To begin with there was an over-reliance on consent but as lawyers got there heads around the idea of purpose there has been a more sensible approach to interpretation.

Compliance costs

Banks have had to revise forms and to do some staff training. Most of that training would have had to be carried out in view of the duty to maintain customer confidentiality. There would be some extra work in dealing with access requests but no bank has so far claimed this to be a burden except where it seemed to be a precursor to litigation principally about foreign exchange management.

During the consideration of the Bill by the select committee many put forward schemes for voluntary compliance as being more satisfactory for the private sector.

However it was not long in direct discussions with them that I found that this was only the first stage of thinking. The next stage was to consider what would be the position of the ‘good’ companies who would take efforts to comply with a voluntary code of conduct compared with those who didn’t care about their reputation. So they rapidly came to the conclusion that it was better to have a law which required everyone to comply than to have one where only the responsible companies comply and the rest ruin the reputation of the good ones in that sector because of their undisciplined conduct.

As to the compliance costs, it is difficult to see how a voluntary regime, is going to be less costly for business. First of all, if it is going to be meaningful the compliance costs will be roughly the same. There would have to be a complaint mechanism that delivers remedies or the voluntary system would be laughable. Secondly, the cost of maintaining the complaint mechanism will fall on business.

Such systems also have a difficulty over sanctions. Few companies want to subject themselves to compensatory payments although notably banks and insurance companies through Ombudsmen schemes in NZ have been prepared to do so. These schemes work better where there are a discrete number of players in the industry or activity.

The ultimate sanction is usually to be expelled from the organisation. If compensation is not offered what remedies will be given? A toothless scheme would do more harm than good.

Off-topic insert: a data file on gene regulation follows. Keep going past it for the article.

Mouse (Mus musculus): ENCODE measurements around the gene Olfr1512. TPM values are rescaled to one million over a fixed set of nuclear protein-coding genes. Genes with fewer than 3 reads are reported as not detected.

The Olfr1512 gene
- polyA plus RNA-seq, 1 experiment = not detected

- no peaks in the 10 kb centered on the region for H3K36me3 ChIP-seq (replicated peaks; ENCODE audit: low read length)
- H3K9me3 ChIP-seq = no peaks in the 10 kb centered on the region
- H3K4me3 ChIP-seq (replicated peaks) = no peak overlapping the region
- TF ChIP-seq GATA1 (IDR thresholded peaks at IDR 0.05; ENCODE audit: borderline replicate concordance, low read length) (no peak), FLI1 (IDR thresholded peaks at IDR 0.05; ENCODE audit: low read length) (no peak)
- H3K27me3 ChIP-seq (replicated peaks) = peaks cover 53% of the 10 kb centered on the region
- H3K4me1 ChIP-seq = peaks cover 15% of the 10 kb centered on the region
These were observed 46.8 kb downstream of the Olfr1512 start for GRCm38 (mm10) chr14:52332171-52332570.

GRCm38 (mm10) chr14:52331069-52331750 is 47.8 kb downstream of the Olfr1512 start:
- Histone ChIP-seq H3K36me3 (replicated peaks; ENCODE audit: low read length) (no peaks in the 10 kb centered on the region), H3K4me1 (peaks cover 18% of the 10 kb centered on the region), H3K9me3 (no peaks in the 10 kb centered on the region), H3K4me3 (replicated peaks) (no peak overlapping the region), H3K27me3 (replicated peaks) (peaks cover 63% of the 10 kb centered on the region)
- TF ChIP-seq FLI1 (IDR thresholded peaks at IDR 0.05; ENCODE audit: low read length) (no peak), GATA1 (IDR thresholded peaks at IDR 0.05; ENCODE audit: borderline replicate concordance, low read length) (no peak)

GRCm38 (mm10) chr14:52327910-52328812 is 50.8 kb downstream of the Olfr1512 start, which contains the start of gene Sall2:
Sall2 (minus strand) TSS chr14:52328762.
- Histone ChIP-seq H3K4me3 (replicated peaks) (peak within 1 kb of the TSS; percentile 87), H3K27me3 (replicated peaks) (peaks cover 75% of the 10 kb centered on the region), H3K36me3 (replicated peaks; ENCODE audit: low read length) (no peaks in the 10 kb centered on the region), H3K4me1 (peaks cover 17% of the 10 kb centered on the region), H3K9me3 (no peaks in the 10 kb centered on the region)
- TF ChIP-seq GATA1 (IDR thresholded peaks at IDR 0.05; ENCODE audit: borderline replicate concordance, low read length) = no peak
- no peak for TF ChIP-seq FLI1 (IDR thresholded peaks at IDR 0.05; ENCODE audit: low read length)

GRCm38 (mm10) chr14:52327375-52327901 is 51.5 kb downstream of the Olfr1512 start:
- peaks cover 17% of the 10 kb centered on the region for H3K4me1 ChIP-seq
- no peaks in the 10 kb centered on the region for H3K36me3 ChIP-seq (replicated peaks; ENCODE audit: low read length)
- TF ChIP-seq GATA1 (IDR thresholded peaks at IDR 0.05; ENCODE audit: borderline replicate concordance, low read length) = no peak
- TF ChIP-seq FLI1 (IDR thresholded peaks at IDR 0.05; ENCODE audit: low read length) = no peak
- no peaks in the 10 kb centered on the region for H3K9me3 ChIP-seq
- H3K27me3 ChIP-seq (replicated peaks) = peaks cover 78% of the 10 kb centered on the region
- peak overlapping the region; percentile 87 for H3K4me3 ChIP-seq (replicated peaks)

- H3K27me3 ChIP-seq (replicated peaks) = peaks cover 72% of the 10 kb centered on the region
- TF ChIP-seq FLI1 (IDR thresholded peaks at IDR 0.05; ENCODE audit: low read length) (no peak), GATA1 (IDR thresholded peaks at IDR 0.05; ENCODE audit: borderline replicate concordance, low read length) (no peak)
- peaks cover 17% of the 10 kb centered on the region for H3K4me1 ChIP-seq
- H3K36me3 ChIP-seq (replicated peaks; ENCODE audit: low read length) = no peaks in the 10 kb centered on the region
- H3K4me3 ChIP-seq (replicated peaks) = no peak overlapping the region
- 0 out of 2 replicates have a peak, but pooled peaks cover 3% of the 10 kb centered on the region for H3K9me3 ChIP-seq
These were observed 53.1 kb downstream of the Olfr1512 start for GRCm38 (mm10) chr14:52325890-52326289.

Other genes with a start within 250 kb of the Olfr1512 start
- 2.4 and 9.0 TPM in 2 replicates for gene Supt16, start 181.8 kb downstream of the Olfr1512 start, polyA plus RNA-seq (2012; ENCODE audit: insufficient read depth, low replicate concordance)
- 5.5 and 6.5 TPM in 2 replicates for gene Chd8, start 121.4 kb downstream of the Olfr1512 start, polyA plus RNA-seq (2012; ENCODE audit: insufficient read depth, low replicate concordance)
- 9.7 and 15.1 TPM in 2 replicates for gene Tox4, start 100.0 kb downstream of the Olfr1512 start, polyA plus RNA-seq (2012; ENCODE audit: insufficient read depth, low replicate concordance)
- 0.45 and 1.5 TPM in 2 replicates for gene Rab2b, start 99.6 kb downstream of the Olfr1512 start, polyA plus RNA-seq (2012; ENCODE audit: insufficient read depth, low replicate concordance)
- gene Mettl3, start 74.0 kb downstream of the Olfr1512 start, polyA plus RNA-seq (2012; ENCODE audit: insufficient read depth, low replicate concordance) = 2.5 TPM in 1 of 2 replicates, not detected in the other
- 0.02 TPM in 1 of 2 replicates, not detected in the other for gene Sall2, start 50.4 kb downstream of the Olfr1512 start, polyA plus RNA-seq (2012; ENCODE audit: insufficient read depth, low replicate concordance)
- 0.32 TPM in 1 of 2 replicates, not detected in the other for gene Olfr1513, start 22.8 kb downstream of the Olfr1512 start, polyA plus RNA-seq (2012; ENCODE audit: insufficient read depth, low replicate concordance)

So they came to the conclusion that it was better to have a statutory regime that was pragmatic and flexible and that is what they got.

Why the remedies work

In dealing with nearly 2,500 complaints I have referred only half a dozen to the Proceedings Commissioner for civil proceedings to be issued before the Complaints Review Tribunal. About 20 dissatisfied complainants have commenced proceedings for themselves with mixed results.

The sums paid out have not been high. The Tribunal has awarded $20,000 but that is subject to appeal. The highest settlement has been in the health sector at $15,000, The amounts paid out by any one activity or industry have been minuscule. Most settlements involving money are at under $2,000. Most settlements involve simply an apology and an assurance that it won’t happen again.

What has been important about the complaint mechanism is that it changes the culture. Once there is a liability to pay something the accountants ensure that some real notice is taken of information privacy

One of the NZ banks is very quick to make a small and sensible offer at the very beginning and their complaints seem to be settled quite easily. I doubt if the total cost to them in a year has been $10,000.

The Banking Ombudsman scheme has attracted some privacy complaints. Because, until recently, there were no general damages available and claims could only be considered for direct loss most people were sent on by the Ombudsman to me.

Avoided a multiplicity of codes

One of the advantages of the NZ development has been that we have avoided a multiplicity of codes. So far we have a health code and a couple of minor codes. Awaiting action are codes for credit reporting, and telecommunications. Neither banks nor insurance companies have sought a code.

The idea of codes or industry standards as an alternative to an overarching law seemed quite attractive to start with. But you strike problems around the margins. Jurisdictional issues arise. Trying to confine the codes to functional activities rather than for parties who consider themselves a coherent group such as bankers causes problems. Some sub groups will want a special code perhaps with higher standards to gain a competitive edge or in order to be seen as special.

In NZ there are few demarcation issues arising in relation to the Health Information Privacy Code. The overall law ensures that there are no dark holes down which jurisdiction can disappear.

The existence of an overarching law ensures that the codes are all expressed in using similar language and ideas.